The MCU Should Avoid This X-Men Love Triangle
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The Marvel Cinematic Universe has suffered and succeeded in the romance department – but mostly suffered as no romantic pairing nor love triangle has successfully piqued fans' interest in the slightest. The flops of Bruce Banner (Mark Ruffolo) and Natasha Romanoff (Scarlett Johansson) and the rushed romance between Wanda and Vision are contestants of that. And speaking of love triangles, Sersi (Gemma Chan), Dane Whitman (Kit Harington), and Ikaris (Richard Madden) weren't really much of a love triangle in the first place. With the X-Men officially a part of the MCU, a boatload of characters will be making their appearances, along with the many dramatic romantic trysts that come along with these characters.
Most popularly, Logan (Hugh Jackman), Jean Grey (Famke Janssen), and Scott Summers's (James Marsden) love triangle was a subplot that leaked into the original X-Men trilogy and lingered in Wolverine. If the MCU learned anything from the X-Men films, it would be the drawn-out romantic tension between these three characters. In the grand scheme of things, the romantic element didn't add anything to the plot and only distracted viewers from the main point of the series. Having all people from around the world be accepted as they are -- not who Jean's love life. MCU should avoid the love triangle altogether or resort to various methods when sharing the romance.
The X-Men has many characters shown throughout the series, but only a handful have speaking roles, and only a few actually have a substantial plot line that's made to good use. Storm (Halle Berry), for one, though a part of the core X-Men group, barely has any lines in the first X-Men film, and as she appears in the second and third installments, she doesn't receive a proper story that poses her as an essential character.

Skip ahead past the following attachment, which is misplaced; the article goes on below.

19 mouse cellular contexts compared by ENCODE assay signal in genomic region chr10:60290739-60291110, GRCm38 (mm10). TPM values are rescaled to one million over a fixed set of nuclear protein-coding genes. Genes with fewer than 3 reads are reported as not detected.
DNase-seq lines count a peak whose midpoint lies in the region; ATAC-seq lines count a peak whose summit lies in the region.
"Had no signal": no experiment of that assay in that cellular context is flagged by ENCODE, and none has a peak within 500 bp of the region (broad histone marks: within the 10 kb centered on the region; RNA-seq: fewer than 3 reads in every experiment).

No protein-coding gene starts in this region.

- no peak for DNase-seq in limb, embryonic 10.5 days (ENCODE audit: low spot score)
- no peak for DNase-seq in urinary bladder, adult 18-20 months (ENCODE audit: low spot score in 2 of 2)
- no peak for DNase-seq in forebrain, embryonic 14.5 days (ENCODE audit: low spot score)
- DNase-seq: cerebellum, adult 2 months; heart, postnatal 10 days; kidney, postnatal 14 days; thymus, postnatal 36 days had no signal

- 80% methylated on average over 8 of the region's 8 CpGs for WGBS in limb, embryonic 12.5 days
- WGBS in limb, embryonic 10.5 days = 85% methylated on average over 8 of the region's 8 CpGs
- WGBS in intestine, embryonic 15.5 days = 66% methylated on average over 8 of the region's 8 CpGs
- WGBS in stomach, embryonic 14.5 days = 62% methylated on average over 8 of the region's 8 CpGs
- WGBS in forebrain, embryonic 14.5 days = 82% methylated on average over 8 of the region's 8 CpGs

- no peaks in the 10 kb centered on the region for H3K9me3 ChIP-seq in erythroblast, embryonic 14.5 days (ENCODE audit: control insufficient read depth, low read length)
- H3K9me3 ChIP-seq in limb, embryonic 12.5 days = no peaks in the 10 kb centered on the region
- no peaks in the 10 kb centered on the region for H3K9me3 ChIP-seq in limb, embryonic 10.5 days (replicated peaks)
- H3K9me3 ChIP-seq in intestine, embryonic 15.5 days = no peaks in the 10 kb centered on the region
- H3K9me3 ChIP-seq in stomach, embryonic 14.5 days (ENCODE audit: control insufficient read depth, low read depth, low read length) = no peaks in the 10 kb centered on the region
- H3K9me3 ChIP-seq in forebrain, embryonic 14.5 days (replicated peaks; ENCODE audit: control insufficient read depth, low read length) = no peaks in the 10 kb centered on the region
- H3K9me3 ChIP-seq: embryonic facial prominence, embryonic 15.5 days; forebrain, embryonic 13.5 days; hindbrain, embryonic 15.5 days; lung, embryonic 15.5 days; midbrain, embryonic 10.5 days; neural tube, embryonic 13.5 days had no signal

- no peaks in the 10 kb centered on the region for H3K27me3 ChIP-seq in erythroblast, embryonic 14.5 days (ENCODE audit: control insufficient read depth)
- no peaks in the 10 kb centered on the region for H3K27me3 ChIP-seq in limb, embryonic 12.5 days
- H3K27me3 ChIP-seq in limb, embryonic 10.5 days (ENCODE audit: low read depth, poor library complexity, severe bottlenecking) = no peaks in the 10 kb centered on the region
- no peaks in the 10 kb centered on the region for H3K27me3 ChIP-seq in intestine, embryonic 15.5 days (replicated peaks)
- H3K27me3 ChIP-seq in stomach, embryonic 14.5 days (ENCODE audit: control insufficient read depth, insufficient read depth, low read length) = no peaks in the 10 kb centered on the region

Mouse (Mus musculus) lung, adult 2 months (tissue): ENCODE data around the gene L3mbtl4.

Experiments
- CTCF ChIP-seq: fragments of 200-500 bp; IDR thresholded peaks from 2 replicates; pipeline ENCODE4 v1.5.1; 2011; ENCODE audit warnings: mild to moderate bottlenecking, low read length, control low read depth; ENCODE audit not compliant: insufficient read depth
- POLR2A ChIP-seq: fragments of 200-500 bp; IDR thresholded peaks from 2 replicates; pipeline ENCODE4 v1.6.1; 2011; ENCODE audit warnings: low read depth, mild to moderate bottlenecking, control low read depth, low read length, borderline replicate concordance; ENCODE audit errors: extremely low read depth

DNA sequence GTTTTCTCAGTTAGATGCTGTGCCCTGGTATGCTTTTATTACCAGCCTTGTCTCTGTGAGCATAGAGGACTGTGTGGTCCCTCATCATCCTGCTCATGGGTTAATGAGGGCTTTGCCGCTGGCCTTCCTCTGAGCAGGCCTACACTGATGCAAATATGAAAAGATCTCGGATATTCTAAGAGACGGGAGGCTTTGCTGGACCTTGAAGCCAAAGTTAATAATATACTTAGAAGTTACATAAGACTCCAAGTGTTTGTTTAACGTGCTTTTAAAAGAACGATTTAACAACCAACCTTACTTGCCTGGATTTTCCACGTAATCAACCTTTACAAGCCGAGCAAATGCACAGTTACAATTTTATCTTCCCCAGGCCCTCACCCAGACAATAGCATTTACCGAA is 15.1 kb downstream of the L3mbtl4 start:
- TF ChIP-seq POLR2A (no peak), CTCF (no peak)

Even though Scott Summers is considered the group leader, he's not given much credit, nor is he given much of anything except limited down to Jean Grey's boyfriend, who she ends up killing. The entire time, he's not given a proper role, and Wolverine overshadows his character's development. Marsden's Cyclops was barely in X-Men: The Last Stand, having issues with scheduling conflicts, which ultimately snipped at the possibility of showing Summers without Jean… this is until the prequels. But even then, Summers wasn't given much material to play with as he starts as a new mutant still trying to figure out his place in the world.
Other characters like Rogue (Anna Paquin), Iceman (Shawn Ashmore), and Kitty Pryde (Elliot Page) were lumped together in a romantic triangle as well, which only limits the X-Men: The Last Stand performance. Although included in the third film, Colossal (Peter Rasputin) was sourly underused in his performance when it could have been a perfect time to extend his character background and his purpose of becoming an X-Men. The third film established much-needed younger X-Men members, but instead, it lingered on Jean, Scott, and Logan -- the guilt Jean held onto Scott's death, her sexual side that became overbearing on Logan, and the ultimatum death of Jean at the hands of Logan. It was all unnecessary and overshadowed the possibility of passing the torch to younger X-Mens.